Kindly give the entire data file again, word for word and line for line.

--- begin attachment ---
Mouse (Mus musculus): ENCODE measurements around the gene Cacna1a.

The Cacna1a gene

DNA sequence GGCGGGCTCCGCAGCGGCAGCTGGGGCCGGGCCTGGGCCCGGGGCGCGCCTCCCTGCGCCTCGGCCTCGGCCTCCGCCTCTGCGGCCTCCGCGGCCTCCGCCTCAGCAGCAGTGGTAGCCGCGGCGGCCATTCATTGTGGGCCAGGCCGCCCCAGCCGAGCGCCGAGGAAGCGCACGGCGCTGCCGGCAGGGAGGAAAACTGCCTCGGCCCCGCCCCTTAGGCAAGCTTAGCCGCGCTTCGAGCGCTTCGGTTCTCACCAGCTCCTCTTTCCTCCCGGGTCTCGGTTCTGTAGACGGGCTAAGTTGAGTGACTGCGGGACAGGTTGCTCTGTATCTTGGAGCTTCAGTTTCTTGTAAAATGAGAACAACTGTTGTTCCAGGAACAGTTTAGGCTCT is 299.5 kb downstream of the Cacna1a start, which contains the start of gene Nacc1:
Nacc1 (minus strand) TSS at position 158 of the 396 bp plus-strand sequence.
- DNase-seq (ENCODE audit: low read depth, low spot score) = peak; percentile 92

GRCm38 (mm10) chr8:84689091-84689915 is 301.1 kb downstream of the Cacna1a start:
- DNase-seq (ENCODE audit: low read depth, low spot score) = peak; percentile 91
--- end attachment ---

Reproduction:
Mouse (Mus musculus): ENCODE measurements around the gene Cacna1a.

The Cacna1a gene

DNA sequence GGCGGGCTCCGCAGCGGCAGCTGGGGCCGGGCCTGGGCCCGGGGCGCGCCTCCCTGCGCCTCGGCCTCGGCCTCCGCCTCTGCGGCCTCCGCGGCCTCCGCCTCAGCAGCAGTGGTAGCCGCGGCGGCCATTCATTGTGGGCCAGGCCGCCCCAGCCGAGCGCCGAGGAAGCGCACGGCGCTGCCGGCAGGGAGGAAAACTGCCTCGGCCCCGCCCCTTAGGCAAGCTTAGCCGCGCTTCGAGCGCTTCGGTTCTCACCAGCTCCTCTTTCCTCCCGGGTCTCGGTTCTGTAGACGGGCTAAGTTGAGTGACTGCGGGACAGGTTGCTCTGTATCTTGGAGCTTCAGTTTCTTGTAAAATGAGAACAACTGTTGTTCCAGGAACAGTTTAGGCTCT is 299.5 kb downstream of the Cacna1a start, which contains the start of gene Nacc1:
Nacc1 (minus strand) TSS at position 158 of the 396 bp plus-strand sequence.
- DNase-seq (ENCODE audit: low read depth, low spot score) = peak; percentile 92

GRCm38 (mm10) chr8:84689091-84689915 is 301.1 kb downstream of the Cacna1a start:
- DNase-seq (ENCODE audit: low read depth, low spot score) = peak; percentile 91